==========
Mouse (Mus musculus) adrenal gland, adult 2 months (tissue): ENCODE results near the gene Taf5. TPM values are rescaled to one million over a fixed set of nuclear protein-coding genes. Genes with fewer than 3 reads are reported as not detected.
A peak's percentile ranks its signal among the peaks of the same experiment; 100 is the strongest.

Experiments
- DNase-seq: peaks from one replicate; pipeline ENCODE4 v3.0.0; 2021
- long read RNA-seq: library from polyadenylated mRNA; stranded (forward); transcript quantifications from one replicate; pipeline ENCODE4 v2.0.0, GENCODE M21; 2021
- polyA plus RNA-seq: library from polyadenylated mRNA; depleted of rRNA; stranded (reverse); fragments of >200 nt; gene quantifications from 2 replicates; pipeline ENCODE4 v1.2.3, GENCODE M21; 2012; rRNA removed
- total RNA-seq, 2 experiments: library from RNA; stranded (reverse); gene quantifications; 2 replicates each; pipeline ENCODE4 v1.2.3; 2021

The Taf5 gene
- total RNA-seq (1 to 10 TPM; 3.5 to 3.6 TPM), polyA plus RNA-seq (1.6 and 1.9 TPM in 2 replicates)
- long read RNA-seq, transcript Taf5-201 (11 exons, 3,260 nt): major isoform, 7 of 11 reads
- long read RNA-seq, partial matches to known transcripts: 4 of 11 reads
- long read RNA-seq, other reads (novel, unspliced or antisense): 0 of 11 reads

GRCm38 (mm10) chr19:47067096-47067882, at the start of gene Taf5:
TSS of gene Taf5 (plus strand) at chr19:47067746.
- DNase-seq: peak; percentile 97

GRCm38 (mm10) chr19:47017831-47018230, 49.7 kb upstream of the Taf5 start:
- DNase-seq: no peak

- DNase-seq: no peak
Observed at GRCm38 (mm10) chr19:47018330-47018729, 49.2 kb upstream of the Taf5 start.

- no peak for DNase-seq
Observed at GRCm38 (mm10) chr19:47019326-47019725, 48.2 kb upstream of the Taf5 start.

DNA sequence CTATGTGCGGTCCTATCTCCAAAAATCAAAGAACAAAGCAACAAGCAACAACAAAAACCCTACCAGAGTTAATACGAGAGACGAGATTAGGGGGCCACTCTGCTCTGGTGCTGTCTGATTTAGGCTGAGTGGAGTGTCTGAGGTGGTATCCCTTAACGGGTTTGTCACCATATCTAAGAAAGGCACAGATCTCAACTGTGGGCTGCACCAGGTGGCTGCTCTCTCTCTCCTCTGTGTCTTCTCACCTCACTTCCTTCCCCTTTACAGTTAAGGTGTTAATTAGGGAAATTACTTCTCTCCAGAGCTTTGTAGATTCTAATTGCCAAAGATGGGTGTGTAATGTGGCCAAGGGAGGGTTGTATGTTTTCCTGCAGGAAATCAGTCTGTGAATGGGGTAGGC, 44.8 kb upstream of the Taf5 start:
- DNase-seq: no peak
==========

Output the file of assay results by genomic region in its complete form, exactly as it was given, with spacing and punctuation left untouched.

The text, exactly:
Mouse (Mus musculus) adrenal gland, adult 2 months (tissue): ENCODE results near the gene Taf5. TPM values are rescaled to one million over a fixed set of nuclear protein-coding genes. Genes with fewer than 3 reads are reported as not detected.
A peak's percentile ranks its signal among the peaks of the same experiment; 100 is the strongest.

Experiments
- DNase-seq: peaks from one replicate; pipeline ENCODE4 v3.0.0; 2021
- long read RNA-seq: library from polyadenylated mRNA; stranded (forward); transcript quantifications from one replicate; pipeline ENCODE4 v2.0.0, GENCODE M21; 2021
- polyA plus RNA-seq: library from polyadenylated mRNA; depleted of rRNA; stranded (reverse); fragments of >200 nt; gene quantifications from 2 replicates; pipeline ENCODE4 v1.2.3, GENCODE M21; 2012; rRNA removed
- total RNA-seq, 2 experiments: library from RNA; stranded (reverse); gene quantifications; 2 replicates each; pipeline ENCODE4 v1.2.3; 2021

The Taf5 gene
- total RNA-seq (1 to 10 TPM; 3.5 to 3.6 TPM), polyA plus RNA-seq (1.6 and 1.9 TPM in 2 replicates)
- long read RNA-seq, transcript Taf5-201 (11 exons, 3,260 nt): major isoform, 7 of 11 reads
- long read RNA-seq, partial matches to known transcripts: 4 of 11 reads
- long read RNA-seq, other reads (novel, unspliced or antisense): 0 of 11 reads

GRCm38 (mm10) chr19:47067096-47067882, at the start of gene Taf5:
TSS of gene Taf5 (plus strand) at chr19:47067746.
- DNase-seq: peak; percentile 97

GRCm38 (mm10) chr19:47017831-47018230, 49.7 kb upstream of the Taf5 start:
- DNase-seq: no peak

- DNase-seq: no peak
Observed at GRCm38 (mm10) chr19:47018330-47018729, 49.2 kb upstream of the Taf5 start.

- no peak for DNase-seq
Observed at GRCm38 (mm10) chr19:47019326-47019725, 48.2 kb upstream of the Taf5 start.

DNA sequence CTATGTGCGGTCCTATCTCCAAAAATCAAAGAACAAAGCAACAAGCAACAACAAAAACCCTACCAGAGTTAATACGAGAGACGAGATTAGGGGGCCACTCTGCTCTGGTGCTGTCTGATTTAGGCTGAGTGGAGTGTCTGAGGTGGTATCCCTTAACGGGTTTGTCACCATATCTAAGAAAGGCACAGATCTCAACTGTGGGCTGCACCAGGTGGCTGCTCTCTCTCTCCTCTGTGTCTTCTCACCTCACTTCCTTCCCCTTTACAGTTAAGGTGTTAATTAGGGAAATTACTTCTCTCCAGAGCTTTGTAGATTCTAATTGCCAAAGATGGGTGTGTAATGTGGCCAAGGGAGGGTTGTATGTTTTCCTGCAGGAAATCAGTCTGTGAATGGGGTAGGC, 44.8 kb upstream of the Taf5 start:
- DNase-seq: no peak